Turkish avant-garde is as old as the cultural reforms of the early Republican era. When visual artists including Cemal Tollu, who adopted the abstract style of cubism and constructivism, and Abidin Dino, who offered a political interpretation in an abstract manner, began to inherit the essence and styles belonging to the latest genres and movements of the European avant-gardism, a part of Turkish art became international.
On the other hand, Turkish avant-garde did not rule the artistic space until the 1980s, when, under the influences of economic globalism, Istanbul became one of the international hubs for contemporary arts. The Istanbul Biennial, which was first organized in 1987, helped artists and audiences from diverse cultures meet in real-time. Turkish art loves have become familiarized with the urban face of modern art over the last three decades thanks to biennials, triennials, modern art galleries and numerous events, exhibits, shows and performances.
One special urban artist, Burhan Doğançay, had preceded the development of the globalization and urbanization of the arts in Turkey. From the early 1960s, Doğançay followed the social, cultural and political transformation of contemporary urban culture through an examination of walls, which served as templates for his art. After spending some years in Paris making art pieces in naturalist modus, Doğançay's true personality came to light after he transformed his art into concept art, at the core of which lies the urban walls.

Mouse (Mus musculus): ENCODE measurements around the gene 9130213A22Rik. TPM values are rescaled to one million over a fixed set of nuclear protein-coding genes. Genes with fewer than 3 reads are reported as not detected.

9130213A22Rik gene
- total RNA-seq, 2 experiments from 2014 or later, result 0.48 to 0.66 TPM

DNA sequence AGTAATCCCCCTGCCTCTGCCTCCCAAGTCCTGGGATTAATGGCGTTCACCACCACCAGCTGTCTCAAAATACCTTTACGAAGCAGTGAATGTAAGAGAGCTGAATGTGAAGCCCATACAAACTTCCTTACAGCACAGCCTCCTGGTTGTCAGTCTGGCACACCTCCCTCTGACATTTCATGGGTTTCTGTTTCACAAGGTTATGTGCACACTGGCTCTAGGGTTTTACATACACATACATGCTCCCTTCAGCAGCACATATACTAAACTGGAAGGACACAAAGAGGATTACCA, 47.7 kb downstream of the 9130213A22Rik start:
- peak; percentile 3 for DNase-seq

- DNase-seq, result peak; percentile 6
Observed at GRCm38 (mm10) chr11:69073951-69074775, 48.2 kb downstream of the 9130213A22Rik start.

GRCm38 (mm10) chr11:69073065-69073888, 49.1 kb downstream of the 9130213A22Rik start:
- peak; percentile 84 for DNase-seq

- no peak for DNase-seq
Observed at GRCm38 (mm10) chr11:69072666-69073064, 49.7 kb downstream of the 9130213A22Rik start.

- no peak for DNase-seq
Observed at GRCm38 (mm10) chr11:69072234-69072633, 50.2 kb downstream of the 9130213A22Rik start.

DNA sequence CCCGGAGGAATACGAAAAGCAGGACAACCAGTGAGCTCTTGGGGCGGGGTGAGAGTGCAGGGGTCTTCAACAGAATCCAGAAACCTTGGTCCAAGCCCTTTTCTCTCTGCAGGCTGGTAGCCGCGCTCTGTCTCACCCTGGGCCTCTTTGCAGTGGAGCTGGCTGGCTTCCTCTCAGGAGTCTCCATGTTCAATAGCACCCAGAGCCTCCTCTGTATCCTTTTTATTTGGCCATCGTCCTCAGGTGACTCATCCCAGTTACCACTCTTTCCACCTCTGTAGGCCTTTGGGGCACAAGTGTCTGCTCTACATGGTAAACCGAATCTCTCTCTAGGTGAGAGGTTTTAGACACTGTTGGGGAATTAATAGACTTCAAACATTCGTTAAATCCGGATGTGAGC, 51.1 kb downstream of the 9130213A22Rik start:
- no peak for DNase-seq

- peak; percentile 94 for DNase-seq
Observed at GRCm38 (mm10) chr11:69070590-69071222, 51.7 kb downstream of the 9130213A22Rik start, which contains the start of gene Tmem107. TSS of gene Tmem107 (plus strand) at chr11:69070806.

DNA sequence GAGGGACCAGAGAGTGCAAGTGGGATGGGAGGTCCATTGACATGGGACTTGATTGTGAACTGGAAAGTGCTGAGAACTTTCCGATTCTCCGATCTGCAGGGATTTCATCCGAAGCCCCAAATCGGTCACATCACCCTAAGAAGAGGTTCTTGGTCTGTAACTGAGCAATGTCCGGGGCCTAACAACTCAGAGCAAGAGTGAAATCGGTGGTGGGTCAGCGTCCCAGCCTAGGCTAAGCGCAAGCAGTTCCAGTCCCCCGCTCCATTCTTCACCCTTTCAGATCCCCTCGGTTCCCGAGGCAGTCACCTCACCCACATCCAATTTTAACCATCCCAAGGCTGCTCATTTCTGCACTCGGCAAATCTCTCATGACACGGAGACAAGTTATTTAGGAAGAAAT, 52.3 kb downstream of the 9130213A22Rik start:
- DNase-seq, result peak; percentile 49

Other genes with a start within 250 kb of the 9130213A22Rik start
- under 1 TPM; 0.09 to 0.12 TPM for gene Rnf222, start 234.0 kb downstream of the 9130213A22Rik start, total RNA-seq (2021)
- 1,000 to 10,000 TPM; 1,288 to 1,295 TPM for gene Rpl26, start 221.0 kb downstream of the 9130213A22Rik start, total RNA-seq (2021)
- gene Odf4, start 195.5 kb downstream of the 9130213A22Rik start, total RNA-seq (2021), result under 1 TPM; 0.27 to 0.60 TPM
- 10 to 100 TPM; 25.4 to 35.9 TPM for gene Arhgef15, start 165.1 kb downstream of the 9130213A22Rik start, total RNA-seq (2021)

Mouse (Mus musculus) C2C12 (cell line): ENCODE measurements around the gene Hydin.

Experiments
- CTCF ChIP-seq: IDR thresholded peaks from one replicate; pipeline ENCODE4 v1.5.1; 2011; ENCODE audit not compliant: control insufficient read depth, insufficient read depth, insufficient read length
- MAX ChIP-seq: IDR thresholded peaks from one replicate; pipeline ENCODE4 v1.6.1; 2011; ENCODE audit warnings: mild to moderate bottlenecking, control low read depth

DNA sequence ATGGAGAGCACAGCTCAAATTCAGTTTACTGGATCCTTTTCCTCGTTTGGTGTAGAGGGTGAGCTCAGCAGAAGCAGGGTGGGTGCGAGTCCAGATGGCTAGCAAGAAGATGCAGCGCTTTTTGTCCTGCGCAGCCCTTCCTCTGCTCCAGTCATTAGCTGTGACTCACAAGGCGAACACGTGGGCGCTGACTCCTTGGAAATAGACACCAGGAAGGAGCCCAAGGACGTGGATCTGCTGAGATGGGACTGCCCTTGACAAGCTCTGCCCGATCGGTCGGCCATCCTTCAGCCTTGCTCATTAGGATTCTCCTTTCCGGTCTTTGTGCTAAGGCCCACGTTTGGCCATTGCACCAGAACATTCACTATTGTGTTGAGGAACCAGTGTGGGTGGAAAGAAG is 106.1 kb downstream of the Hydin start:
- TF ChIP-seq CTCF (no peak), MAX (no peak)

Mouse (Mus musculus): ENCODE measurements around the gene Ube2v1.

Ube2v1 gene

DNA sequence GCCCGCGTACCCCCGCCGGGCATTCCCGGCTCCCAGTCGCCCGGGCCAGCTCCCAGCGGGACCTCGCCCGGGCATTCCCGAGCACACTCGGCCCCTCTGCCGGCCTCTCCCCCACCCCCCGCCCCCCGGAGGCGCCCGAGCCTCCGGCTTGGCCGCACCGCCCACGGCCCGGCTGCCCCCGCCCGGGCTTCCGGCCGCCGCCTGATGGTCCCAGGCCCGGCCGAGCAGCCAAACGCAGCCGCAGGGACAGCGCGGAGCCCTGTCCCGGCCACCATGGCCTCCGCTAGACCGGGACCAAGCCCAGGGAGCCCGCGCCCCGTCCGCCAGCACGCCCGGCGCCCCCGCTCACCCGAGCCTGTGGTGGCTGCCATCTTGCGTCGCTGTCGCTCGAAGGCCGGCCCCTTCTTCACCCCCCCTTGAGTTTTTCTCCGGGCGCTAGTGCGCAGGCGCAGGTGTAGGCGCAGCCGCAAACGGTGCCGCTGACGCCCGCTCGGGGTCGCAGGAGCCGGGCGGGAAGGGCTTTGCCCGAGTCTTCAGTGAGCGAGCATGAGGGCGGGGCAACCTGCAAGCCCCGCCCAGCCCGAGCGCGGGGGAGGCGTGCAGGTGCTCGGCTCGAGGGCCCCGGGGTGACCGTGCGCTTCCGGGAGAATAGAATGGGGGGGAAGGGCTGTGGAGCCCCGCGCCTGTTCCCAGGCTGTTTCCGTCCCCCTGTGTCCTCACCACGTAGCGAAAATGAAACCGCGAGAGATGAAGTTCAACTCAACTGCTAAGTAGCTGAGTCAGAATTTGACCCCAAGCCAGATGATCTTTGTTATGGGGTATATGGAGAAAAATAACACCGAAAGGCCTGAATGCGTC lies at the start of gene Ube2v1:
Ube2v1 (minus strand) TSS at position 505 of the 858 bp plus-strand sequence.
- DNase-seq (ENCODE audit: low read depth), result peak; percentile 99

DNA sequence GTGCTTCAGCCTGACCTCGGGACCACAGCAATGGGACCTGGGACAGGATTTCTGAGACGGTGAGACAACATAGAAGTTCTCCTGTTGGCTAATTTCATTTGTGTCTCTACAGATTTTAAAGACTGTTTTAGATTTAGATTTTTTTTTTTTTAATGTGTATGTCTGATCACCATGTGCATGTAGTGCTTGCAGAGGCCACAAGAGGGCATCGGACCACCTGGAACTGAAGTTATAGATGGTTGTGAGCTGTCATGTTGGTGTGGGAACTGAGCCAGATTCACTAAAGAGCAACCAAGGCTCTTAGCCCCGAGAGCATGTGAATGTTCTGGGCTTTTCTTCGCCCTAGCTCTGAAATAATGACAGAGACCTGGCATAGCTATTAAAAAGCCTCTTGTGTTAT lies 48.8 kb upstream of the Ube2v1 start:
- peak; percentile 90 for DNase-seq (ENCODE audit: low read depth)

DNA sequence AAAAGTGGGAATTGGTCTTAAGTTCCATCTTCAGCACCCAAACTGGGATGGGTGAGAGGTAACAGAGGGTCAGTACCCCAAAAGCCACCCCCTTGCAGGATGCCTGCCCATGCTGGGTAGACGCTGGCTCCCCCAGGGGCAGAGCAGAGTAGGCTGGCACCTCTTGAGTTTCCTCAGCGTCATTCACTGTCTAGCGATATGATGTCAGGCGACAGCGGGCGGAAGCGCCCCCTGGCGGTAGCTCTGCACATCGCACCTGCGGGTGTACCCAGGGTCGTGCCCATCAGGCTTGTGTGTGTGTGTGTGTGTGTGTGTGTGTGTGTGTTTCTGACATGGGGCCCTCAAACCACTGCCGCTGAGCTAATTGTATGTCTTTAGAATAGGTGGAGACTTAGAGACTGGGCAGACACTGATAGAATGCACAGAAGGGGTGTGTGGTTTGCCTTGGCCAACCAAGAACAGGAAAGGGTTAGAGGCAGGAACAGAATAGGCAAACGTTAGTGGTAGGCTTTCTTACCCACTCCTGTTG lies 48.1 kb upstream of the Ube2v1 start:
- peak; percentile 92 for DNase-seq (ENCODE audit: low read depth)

Doğançay was born in 1929 in Istanbul to Adil Doğançay, a military officer and well-known painter. He began his artistic training with his father. After a while, he received additional training from Arif Kaptan, a prominent artist and a friend of his father. In spite of his artistic inclinations, Doğançay earned a law degree from Ankara University in 1953 before he headed to Paris to pursue postgraduate studies in economics. Doğançay was awarded a Ph.D. in economics from the University of Paris in 1953.
On the other hand, Doğançay's inner inclination was toward art, so he attended courses at the Académie de la Grande Chaumière in Paris from 1950 to 1955. During his years in Paris, Doğançay used to make artwork in a naturalistic fashion. Paris was not the Paris of Charles Baudelaire anymore. It was the scene of post-war fatigue in the 1950s, with torn posters and faded pre-war advertising plastered onto walls.
Doğançay left Paris for Ankara after completing his academic studies. He opened his solo exhibition in 1956 in Ankara. After becoming a civil servant at the Ministry of Commerce, he visited many European and American cities for work. In 1958, he met many celebrities in Brussels as the director of the Turkish pavilion at the World Fair. He also visited New York City, Washington D.C. and Columbus, Ohio, which convinced him that the economical and artistic future was in the United States rather than Europe.